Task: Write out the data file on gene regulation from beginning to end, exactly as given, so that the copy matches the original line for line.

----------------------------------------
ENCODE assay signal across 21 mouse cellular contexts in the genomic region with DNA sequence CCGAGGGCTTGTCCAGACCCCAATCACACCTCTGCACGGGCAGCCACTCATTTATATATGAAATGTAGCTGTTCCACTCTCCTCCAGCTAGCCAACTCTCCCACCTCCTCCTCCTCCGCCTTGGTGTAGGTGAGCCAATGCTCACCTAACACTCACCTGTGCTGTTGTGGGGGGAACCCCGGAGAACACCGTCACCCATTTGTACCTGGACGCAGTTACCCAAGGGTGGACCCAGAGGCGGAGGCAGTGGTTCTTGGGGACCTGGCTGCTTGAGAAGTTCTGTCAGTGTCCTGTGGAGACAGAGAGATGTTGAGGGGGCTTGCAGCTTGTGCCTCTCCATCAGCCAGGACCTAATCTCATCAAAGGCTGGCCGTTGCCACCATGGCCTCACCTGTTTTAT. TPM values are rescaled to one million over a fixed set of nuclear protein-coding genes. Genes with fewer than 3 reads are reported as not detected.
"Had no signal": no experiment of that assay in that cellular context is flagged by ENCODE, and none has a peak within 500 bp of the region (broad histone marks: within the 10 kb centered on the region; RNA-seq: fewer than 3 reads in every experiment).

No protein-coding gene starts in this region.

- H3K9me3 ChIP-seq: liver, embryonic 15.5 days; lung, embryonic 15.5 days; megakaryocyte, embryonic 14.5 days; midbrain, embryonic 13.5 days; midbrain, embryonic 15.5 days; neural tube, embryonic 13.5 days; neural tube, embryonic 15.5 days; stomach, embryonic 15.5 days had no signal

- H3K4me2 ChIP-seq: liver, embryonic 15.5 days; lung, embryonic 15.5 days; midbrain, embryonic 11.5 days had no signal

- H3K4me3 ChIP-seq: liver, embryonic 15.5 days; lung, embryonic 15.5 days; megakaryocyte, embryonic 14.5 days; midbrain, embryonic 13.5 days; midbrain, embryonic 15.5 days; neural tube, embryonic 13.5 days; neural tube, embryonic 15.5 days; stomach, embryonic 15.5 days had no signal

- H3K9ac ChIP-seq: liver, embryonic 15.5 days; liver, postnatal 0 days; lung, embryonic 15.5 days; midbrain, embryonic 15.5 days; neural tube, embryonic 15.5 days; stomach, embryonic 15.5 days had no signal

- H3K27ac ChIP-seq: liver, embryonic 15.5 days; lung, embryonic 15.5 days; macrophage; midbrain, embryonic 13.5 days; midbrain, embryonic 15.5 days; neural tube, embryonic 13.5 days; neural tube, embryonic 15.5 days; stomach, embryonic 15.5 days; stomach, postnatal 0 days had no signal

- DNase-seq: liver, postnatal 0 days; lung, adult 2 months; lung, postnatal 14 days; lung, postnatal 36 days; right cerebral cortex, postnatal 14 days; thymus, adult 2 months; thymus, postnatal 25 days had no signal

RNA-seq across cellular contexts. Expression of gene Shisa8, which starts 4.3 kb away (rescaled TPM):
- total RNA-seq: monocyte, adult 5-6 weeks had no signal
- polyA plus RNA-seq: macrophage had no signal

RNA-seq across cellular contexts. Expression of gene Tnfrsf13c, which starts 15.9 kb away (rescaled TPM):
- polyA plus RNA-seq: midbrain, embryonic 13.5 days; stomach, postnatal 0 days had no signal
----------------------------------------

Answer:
ENCODE assay signal across 21 mouse cellular contexts in the genomic region with DNA sequence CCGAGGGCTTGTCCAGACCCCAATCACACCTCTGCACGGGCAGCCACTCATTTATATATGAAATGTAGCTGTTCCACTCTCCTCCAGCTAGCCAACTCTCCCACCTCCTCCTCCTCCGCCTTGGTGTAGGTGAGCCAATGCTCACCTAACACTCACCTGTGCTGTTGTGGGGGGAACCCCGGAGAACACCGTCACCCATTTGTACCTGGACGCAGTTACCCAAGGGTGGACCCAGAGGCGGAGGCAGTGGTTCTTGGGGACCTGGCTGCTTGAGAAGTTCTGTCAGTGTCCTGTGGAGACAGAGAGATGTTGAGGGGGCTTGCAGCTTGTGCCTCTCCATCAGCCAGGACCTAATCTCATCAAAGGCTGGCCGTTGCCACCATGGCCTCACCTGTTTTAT. TPM values are rescaled to one million over a fixed set of nuclear protein-coding genes. Genes with fewer than 3 reads are reported as not detected.
"Had no signal": no experiment of that assay in that cellular context is flagged by ENCODE, and none has a peak within 500 bp of the region (broad histone marks: within the 10 kb centered on the region; RNA-seq: fewer than 3 reads in every experiment).

No protein-coding gene starts in this region.

- H3K9me3 ChIP-seq: liver, embryonic 15.5 days; lung, embryonic 15.5 days; megakaryocyte, embryonic 14.5 days; midbrain, embryonic 13.5 days; midbrain, embryonic 15.5 days; neural tube, embryonic 13.5 days; neural tube, embryonic 15.5 days; stomach, embryonic 15.5 days had no signal

- H3K4me2 ChIP-seq: liver, embryonic 15.5 days; lung, embryonic 15.5 days; midbrain, embryonic 11.5 days had no signal

- H3K4me3 ChIP-seq: liver, embryonic 15.5 days; lung, embryonic 15.5 days; megakaryocyte, embryonic 14.5 days; midbrain, embryonic 13.5 days; midbrain, embryonic 15.5 days; neural tube, embryonic 13.5 days; neural tube, embryonic 15.5 days; stomach, embryonic 15.5 days had no signal

- H3K9ac ChIP-seq: liver, embryonic 15.5 days; liver, postnatal 0 days; lung, embryonic 15.5 days; midbrain, embryonic 15.5 days; neural tube, embryonic 15.5 days; stomach, embryonic 15.5 days had no signal

- H3K27ac ChIP-seq: liver, embryonic 15.5 days; lung, embryonic 15.5 days; macrophage; midbrain, embryonic 13.5 days; midbrain, embryonic 15.5 days; neural tube, embryonic 13.5 days; neural tube, embryonic 15.5 days; stomach, embryonic 15.5 days; stomach, postnatal 0 days had no signal

- DNase-seq: liver, postnatal 0 days; lung, adult 2 months; lung, postnatal 14 days; lung, postnatal 36 days; right cerebral cortex, postnatal 14 days; thymus, adult 2 months; thymus, postnatal 25 days had no signal

RNA-seq across cellular contexts. Expression of gene Shisa8, which starts 4.3 kb away (rescaled TPM):
- total RNA-seq: monocyte, adult 5-6 weeks had no signal
- polyA plus RNA-seq: macrophage had no signal

RNA-seq across cellular contexts. Expression of gene Tnfrsf13c, which starts 15.9 kb away (rescaled TPM):
- polyA plus RNA-seq: midbrain, embryonic 13.5 days; stomach, postnatal 0 days had no signal